The two pension plans are one of the lesser known ticking time bombs at the utility.
Another actuarial review will take place in 2018, but right now it faces a shortfall of $1.6 billion. It's right there at the bottom of page 37 of the return.
The utility's wholly owned energy-trading arm, Powerex, accounted for $803 million.
After that, it didn't take much for the utility to blow through another $3.3 billion. In fact, it only took 89 suppliers, among them many of the former government's best pals.
The utility's financial return is also interesting for who is in it and who isn't.
Innergex Renewable Energy Inc. owns or has an interest in eight independent power facilities in B.C., but the company isn't listed among the suppliers. The facilities are, though.
Add them all up: $75 million, after adjusting for the ownership stake Innergex holds in each.
Duz Cho Construction ($20.8 million) did well, possibly all of it through a direct-award contract for work on Site C. The construction firm has former transportation minister Blair Lekstrom in its corner as a lobbyist. His 2013 mandate reads, in part: “(to assist) Duz Cho Construction...negotiate opportunities with B.C. Hydro.”
The developers behind Vancouver’s Trump Tower, West Georgia Development Ltd. (part of the Malaysian-based TA Global Bhd), saw $40,061.
The law firm that had former New York city mayor Rudolph Giuliani's name on the door until last year is down for $4.4 million.
Canada's finance minister didn't do too badly. His family firm, Morneau Shepell Ltd., billed $999,758.
If tolls are any indication, the Port Mann bridge ($103,129) proved more popular than the Golden Ears ($42,055), which proved more popular than WestJet ($27,485).
Even Air Canada came in at only $169,645, which is odd since the utility's employees claimed $36.3 million in expenses last year, an average of roughly $6,000 per employee. At least 10 expensed more than $50,000. One came in tops at $109,574, and it wasn't former president and CEO Jessica McDonald ($43,379).
What's missing from the return?
In what must be a first for a B.C. government operation, companies that have the word shred in their name.
As for the 2011 cost-cutting, another 40 severance agreements were signed with nonunionized staff—that's on top of the 175 signed since 2013/14—some representing up to 18 months in pay.
There's another ticking time bomb in the return buried on page 55 in the second-to-last note to the financial statements: “A contractor has filed a Notice to Arbitrate a claim against B.C. Hydro. B.C. Hydro has filed a counterclaim.”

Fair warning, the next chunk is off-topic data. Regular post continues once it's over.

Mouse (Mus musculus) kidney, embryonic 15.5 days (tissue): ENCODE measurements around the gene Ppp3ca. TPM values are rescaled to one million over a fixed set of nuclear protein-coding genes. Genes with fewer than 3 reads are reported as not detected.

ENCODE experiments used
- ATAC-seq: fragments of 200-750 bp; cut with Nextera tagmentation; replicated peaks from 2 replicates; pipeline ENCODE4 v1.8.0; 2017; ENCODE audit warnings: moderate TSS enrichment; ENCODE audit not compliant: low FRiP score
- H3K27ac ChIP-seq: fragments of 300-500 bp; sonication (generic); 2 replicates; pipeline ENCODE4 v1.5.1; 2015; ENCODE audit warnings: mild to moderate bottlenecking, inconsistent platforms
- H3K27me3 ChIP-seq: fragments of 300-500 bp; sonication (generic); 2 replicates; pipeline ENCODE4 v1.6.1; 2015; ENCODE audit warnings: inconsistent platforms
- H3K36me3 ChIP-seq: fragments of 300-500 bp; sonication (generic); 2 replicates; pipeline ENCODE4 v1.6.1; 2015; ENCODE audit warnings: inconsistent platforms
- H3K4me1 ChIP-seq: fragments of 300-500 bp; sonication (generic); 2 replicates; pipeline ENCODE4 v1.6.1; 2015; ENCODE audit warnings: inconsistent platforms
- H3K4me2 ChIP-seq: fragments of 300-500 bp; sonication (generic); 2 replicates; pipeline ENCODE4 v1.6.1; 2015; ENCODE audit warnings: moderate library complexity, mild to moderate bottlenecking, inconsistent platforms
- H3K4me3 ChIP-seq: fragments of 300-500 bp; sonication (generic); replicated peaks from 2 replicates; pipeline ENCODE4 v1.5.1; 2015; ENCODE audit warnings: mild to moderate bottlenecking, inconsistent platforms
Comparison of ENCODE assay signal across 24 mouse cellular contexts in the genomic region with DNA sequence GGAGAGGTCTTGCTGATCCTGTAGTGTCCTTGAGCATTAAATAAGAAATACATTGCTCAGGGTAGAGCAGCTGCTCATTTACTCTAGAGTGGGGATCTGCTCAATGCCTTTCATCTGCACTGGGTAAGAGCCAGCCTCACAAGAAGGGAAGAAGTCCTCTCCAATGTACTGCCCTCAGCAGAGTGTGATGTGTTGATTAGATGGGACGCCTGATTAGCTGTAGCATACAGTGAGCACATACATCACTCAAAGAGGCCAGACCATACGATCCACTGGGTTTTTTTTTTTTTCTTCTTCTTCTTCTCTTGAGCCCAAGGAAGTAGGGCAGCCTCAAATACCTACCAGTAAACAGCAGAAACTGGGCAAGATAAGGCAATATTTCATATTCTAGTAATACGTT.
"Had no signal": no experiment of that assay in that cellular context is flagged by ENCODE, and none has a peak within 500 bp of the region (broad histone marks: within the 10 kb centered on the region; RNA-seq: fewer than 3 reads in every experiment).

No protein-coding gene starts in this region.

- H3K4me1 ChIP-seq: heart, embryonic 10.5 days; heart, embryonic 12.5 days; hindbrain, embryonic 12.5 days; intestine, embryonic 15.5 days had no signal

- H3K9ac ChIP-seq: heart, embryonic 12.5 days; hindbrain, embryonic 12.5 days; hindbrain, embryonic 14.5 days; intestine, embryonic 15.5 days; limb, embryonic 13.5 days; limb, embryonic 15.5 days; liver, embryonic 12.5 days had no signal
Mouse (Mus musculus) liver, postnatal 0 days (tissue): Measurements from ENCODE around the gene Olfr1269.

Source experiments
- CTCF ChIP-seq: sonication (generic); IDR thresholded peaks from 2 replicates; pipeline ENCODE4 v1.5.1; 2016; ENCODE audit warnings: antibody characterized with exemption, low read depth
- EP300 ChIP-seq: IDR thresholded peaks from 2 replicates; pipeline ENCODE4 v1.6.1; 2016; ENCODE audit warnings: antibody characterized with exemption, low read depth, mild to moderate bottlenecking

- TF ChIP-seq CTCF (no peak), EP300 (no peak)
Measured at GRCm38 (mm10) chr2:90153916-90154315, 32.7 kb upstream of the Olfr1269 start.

Likely over those "faulty steel towers from India that twisted, bent and collapsed," which Flatiron-Graham brought in for the Lower Mainland Transmission line.
As for Retirement Concepts, undoubtedly tied to one of the boutique breaks that select companies saw through B.C. Hydro's Power Smart program. Last year, a few of B.C.'s wealthiest property developers took home $8 million from the utility.
Oh, I don't recommend spending any of Clark's hyperbole when it comes to that 2011 cost-cutting exercise. The results don't match the glowing spin.
Site C Is a Political Sophie’s Choice for the NDP
Blame the BC Liberals for that.
Open letter to Premier John Horgan, cabinet ministers, and other MLAs about the Site C dam
by Staff on November 13th, 2017 at 4:44 PM
The Peace Valley Landowner Association and the Peace Valley Environment Association are distributing the following letter on behalf of citizens from across the province:
B.C. Hydro spins a yarn on infrastructure projects
Site C exposes economic folly of flooding farmland
Green leader senses NDP support for Site C, minister says no decisions made yet
NOVEMBER 17, 2017 01:06 PM
The Site C Dam location is seen along the Peace River in Fort St. John, B.C., Tuesday, April 18, 2017. THE CANADIAN PRESS/Jonathan Hayward
John Horgan’s energy and jobs plan for BC
Hopefully these energy regulators have been fired by now
Despite What Politicians Say, Hundreds of BC Gas Wells Leak Methane
That means researchers don’t know with certainty how many of the province’s 26,000 wells have actually been tested.
Josh Wisen, a master’s student at Université du Québec à Chicoutimi, recently calculated in a paper for an Ottawa conference — based on limited commission data, that the industry drilled 4,017 wells since 2010 and that 761 are leaking — a failure rate of 19 per cent.
The majority of the leaks came from the surface casing vents at the top of the well (not a topic covered by the 2013 report) while seven per cent came from gas migration. Another three per cent came from liquid leaks to the surface.
According to the commission, “gas migration has been reported to be associated with 144 wells in northeast B.C.” and that three of the leaking well sites “have been required to develop and implement a groundwater monitoring program to support the risk assessment.”
But the regulator, which is funded by industry, doesn’t have any idea how many older abandoned wells are leaking.
It recently commissioned an aerial survey to test equipment to find methane leakage from decommissioned wells — nearly four years after the 2013 report recommended that “it should consider prioritizing the abandonment of wells with gas migration or surface casing vent flows.”